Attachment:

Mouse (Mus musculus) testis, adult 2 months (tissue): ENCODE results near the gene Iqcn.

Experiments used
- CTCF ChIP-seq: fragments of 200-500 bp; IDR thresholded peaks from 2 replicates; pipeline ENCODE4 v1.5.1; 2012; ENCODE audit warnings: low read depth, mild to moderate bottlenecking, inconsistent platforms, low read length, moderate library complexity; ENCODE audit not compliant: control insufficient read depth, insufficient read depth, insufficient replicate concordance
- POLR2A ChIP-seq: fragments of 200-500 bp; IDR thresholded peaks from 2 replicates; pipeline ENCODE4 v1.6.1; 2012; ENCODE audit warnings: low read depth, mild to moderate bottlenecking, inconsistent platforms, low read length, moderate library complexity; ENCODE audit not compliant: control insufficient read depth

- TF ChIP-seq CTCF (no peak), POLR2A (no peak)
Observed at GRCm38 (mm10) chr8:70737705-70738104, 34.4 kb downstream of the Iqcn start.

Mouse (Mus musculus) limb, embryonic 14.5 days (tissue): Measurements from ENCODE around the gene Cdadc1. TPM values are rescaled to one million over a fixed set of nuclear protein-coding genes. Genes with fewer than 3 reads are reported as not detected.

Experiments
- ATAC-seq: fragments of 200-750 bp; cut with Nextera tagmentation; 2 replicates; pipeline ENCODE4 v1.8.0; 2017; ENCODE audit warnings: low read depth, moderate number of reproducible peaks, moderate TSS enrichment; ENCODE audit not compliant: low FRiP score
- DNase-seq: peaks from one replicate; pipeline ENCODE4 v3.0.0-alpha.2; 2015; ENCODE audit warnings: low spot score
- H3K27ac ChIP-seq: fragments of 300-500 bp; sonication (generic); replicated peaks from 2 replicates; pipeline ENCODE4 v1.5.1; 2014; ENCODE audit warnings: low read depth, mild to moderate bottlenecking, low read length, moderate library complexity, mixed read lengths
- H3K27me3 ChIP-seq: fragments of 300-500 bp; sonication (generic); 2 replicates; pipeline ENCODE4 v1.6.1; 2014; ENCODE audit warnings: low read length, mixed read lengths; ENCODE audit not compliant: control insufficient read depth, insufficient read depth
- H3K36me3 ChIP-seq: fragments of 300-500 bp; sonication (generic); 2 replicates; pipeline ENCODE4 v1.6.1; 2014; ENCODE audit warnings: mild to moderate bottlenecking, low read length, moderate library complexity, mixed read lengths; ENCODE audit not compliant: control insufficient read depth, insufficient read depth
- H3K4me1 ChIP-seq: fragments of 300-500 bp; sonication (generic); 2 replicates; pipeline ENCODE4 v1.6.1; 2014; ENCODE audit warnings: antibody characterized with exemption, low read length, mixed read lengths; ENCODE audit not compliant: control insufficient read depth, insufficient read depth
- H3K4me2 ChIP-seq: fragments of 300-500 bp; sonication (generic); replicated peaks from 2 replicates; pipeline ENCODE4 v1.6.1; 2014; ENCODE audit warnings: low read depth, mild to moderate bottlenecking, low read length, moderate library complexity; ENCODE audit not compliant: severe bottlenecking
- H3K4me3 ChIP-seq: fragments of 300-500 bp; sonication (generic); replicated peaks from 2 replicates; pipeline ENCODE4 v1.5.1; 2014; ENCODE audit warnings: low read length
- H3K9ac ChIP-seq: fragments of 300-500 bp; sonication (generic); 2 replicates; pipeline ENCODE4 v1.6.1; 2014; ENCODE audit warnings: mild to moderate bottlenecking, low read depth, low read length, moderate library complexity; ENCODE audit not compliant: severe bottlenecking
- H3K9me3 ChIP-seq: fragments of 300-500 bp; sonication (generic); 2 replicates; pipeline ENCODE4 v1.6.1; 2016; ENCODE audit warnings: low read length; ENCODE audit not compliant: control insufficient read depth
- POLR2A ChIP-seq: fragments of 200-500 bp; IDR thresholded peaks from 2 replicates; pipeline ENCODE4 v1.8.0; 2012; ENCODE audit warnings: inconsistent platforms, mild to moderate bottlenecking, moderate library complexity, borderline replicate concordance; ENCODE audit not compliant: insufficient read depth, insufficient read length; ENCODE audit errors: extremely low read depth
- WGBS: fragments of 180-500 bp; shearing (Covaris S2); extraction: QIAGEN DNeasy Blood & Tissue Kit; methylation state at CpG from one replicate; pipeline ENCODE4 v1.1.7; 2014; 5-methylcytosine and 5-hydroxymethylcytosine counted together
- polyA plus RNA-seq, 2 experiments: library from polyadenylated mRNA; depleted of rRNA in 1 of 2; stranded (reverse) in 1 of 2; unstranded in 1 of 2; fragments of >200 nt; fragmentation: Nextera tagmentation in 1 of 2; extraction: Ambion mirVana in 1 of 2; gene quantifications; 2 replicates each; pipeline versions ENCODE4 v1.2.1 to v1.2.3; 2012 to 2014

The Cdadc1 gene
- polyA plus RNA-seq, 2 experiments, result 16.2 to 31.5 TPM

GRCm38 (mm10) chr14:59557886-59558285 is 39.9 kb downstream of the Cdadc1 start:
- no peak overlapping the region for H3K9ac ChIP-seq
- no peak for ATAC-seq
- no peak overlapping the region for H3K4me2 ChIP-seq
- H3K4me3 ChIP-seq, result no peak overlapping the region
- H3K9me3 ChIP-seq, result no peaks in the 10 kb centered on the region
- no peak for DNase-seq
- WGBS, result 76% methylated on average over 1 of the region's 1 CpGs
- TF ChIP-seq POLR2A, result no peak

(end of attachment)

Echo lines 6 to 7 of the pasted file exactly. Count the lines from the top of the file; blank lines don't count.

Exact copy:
Observed at GRCm38 (mm10) chr8:70737705-70738104, 34.4 kb downstream of the Iqcn start.

Mouse (Mus musculus) limb, embryonic 14.5 days (tissue): Measurements from ENCODE around the gene Cdadc1. TPM values are rescaled to one million over a fixed set of nuclear protein-coding genes. Genes with fewer than 3 reads are reported as not detected.